Ian Lockwood

MUSINGS, TRIP ACCOUNTS AND IMAGES FROM SOUTH ASIA

Kanyakumari and the Ashambus in the South West Monsoon (Part 1)

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The Ashambu or Agasthyamalai hills form an imposing backdrop over Kanyakumari.

Kanyakumari is best known as a pilgrimage site, where every good Indian will visit to bathe in the three seas, visit the Swami Vivekananda temple and pay respects to the temple of the virgin goddess who the tip of the peninsula is named after. I appreciate these aspects but for me Kanyakumari is where the Western Ghats begin (or end, depending on how you look at it). On this visit my focus was on experiencing the monsoon from the eastern rain shadow where its drama can be appreciated without actually being caught up in the mist, deluge and whatnot. I wanted to share the experiences with my two young children but I was alone, as my wife Raina was studying in Thailand. Using a mix of public transport and taxis and managing boisterous (and then sick) kids, camera gear and regular baggage on my own became a significant challenge. Kanyakumari was abuzz with festive visitors, many who had been given an extra holiday as a part of the World Classical Tamil conference in Coimbatore. The monsoon had already been active for two weeks and there was drama in the clouds and hills. We experienced this from the Swami Vivekananda rock, Vattakotta fort and Maruthuvazh Malai (Medicinal Hill).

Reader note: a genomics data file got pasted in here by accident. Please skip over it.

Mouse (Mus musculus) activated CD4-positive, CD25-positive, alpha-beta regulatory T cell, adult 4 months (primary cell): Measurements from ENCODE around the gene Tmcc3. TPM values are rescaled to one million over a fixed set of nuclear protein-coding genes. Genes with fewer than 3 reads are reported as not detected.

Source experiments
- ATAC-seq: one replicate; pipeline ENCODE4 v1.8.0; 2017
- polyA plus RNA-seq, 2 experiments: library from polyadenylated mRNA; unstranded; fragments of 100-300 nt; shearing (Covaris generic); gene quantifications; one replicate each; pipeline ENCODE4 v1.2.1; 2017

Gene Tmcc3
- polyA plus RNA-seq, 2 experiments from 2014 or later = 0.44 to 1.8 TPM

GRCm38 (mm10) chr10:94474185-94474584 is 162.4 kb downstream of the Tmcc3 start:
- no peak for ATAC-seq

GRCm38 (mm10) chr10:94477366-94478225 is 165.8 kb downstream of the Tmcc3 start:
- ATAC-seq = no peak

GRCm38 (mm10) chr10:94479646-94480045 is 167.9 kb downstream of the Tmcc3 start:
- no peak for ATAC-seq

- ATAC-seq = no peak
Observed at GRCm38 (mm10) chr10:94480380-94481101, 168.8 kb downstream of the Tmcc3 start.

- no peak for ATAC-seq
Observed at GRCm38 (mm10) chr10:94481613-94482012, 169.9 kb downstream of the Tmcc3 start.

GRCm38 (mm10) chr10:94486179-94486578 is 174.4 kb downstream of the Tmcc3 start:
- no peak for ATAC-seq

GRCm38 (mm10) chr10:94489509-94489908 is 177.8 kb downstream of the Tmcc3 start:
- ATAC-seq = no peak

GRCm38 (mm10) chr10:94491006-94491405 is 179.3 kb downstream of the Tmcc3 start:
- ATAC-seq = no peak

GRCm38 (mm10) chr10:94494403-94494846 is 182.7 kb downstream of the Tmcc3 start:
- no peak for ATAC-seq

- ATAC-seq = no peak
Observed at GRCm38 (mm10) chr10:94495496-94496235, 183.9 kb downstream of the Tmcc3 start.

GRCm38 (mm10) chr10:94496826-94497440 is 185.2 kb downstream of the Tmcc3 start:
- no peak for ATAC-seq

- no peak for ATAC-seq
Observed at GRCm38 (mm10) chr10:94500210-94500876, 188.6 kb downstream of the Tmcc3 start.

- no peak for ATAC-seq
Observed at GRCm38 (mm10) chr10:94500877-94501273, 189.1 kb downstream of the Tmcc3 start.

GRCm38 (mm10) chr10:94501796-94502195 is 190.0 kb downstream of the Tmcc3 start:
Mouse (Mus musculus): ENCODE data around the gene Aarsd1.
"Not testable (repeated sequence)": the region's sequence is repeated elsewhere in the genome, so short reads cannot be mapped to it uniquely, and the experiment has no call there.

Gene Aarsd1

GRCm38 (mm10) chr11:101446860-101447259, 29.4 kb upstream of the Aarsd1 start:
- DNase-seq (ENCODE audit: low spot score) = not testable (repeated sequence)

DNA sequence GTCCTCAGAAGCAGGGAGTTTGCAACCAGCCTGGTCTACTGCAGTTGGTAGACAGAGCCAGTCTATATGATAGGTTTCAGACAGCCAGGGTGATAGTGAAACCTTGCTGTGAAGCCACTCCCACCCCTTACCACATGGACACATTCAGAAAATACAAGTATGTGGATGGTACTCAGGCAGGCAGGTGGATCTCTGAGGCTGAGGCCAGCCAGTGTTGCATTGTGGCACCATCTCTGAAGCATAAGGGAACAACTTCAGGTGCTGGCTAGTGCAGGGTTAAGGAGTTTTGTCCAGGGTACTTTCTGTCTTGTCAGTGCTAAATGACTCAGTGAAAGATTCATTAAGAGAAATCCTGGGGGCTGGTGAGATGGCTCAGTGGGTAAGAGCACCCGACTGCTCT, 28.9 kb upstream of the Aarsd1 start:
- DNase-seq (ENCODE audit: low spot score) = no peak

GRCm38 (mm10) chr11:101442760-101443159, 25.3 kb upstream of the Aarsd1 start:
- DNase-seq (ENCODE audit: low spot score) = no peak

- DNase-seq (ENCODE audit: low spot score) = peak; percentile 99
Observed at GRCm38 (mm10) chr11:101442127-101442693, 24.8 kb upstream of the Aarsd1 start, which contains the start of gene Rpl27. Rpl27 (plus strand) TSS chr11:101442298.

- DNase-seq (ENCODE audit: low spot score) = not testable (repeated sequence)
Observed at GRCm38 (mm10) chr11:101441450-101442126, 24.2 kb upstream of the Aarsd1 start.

Pilgrims and visitors at the confluence of the three seas with the Thiruvalluvar Statue and Swami Vivekananda island under the South West monsoon.

On our return home to the Palani Hills from Dhonavur the South West was bubbling over the mountains and even raining on the dry plains. We took the long way through Tenkasi, Rajapalaiyam and Srivillaputtur to experience an intimate feeling of the eastern face of the Western Ghats.

Written by ianlockwood

2010-07-26 at 3:42 pm

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